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Statistics on sexual activity and sexually transmitted illnesses (STIs) in the U.S. are alarming and disheartening. In 2005, 46.8% of high school teens reported having had sex at least once. Although the proportion of high school teens who said they have had sex declined from 1991 to 2005 (54.1% to 46.8%), the percentage of sexually active teens rises steadily from 9th (34.3%) thru 12th (63.1%) grades (National Campaign to Prevent Teen Pregnancy [NCPTP], 2006). Sadly, eight in ten girls and six in ten boys say they wish they had waited until they were older to have sex (NCPTP, 2003a).

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In 2006, the Centers for Disease Control (CDC) reported a combined total of 1,425,896 cases of chlamydia, gonorrhea, chancroid, and all stages of syphilis, the majority being chlamydia in women. Most of these STIs have been on the rise since 1941 (CDC, 2007). This doesn't include sexually transmitted cases of HIV, hepatitis, human papillomavirus, genital herpes, genital warts, and trichomoniasis and other vaginal infections, which for the most part also are on the rise (CDC, 2008). A new vaccine helps prevent potential long term consequences of one of these STIs (see Smith, pp. 74-80).


These statistics must deeply grieve God. God intended sex to be a source of great satisfaction, delight, and honor-not a source of horrific diseases. God's plan is for sex to foster intimacy between a husband and wife (Genesis 2:24), produce children and families (Genesis 1:28), and represent the remarkable love relationship Christ has with his church (Ephesians 5:25-32). But sin and evil corrupted sex (along with a lot of other good things).


These statistics move me to action. An important first step is living out God's plan for sex in my life, with no hint of sexual immorality, impurity, obscenity, foolish talking or coarse joking (Ephesians 5:3-4), and acknowledging in marriage that my body doesn't belong to me alone but also to my husband (1 Corinthians 7:3-5). Then I need to share God's plan for sex with my daughters and son, and when the opportunity arises, with other parents, youth, friends, and patients.


I also can educate others about avoiding sexual activity before marriage. The NCPTP (2003b) reports that 68% of teens have first sexual encounters at their own or their partner's home, and they have sex at night (28% from 6-10 p.m., 42% from 10 p.m.-7 a.m.). So don't leave teens home alone with boyfriends or girlfriends, make your presence known, and try not to let teens go to friends' houses without observing parents present. Encourage dating teens not to be together late into the evening or spend long periods of time together in private. Help them set boundaries on physical touch by educating them about inappropriate touching and pre-intercourse sexual behaviors.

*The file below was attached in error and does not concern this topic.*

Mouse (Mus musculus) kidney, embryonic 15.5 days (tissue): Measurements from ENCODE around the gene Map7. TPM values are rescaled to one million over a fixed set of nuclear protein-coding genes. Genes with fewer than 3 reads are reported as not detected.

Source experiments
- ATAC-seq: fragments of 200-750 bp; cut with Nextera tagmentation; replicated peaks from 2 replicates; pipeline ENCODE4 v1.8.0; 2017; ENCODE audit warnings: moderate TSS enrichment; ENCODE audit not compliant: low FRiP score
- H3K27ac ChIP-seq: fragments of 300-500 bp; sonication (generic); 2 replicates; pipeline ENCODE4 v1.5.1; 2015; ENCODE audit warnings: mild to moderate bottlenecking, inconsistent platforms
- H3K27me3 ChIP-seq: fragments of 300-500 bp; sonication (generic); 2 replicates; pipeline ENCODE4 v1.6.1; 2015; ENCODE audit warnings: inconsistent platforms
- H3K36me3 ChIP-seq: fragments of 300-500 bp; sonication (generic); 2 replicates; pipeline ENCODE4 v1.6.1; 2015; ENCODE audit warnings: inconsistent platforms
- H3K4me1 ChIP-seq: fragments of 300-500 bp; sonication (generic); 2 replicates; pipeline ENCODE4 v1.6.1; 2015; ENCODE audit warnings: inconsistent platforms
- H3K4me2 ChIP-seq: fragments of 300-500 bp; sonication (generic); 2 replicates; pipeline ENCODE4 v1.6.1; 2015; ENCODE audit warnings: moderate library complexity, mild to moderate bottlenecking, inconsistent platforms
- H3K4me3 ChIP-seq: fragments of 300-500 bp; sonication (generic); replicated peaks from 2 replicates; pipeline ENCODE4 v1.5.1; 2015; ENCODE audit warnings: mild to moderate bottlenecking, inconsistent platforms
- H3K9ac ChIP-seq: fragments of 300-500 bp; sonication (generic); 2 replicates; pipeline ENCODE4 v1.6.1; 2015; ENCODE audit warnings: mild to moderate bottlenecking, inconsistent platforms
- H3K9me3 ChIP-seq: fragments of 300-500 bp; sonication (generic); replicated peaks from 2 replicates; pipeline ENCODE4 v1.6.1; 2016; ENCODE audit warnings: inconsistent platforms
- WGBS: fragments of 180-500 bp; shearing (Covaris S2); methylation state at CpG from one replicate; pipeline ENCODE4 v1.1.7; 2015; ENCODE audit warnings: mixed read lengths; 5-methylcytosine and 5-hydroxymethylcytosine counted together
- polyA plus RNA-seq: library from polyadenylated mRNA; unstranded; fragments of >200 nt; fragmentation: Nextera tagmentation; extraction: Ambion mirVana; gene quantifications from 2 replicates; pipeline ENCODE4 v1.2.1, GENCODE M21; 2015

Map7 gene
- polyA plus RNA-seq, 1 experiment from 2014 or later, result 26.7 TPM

NCPTP research (2003a) notes that overall closeness between parents and children, shared activities, parental presence in the home, and parental caring and concern (things Scripture encourages in Ephesians 6:1-4), are associated with reduced risk of early sex and teen pregnancy. I recently experienced this to be true. One afternoon my oldest daughter was upset and I gently encouraged her to talk. We ended up shopping and having dinner. That evening, she told me a boy she had had a long term relationship with repeatedly pressured her to have sex. Knowing how much she'd been hurt when this boy "dumped" her, I asked what stopped her. She said, "I couldn't stand the idea of sneaking around, hiding something I knew was wrong. I'm better than that!!" I breathed a prayer of thanksgiving, a sigh of relief, and thought about all the years her dad and I have tried to encourage, love, and make her feel special.


Nurses are in a key position to educate about health. As Christian nurses, let's tell people that even though we live in a fallen world, we can still enjoy God's delightful plan for sex.




Centers for Disease Control and Prevention (CDC). (2007). Reported cases of sexually transmitted disease reporting source and by sex: United States, 2006. Retrieved February 6, 2008 at [Context Link]


CDC. (2008). 2006 STD surveillance slides. Retrieved February 6, 2008 at[Context Link]


National Campaign to Prevent Teen Pregnancy (NCPTP). (2003a). With one voice: America's adults and teens sound off about teen pregnancy. Washington, DC: Author. [Context Link]


NCPTP. (2003b). Science says: Where and when teens first have sex. Retrieved February 6,2008 at [Context Link]


NCPTP. (2006). Teen Sexual Activity in the United States. Retrieved February 6, 2008 at [Context Link]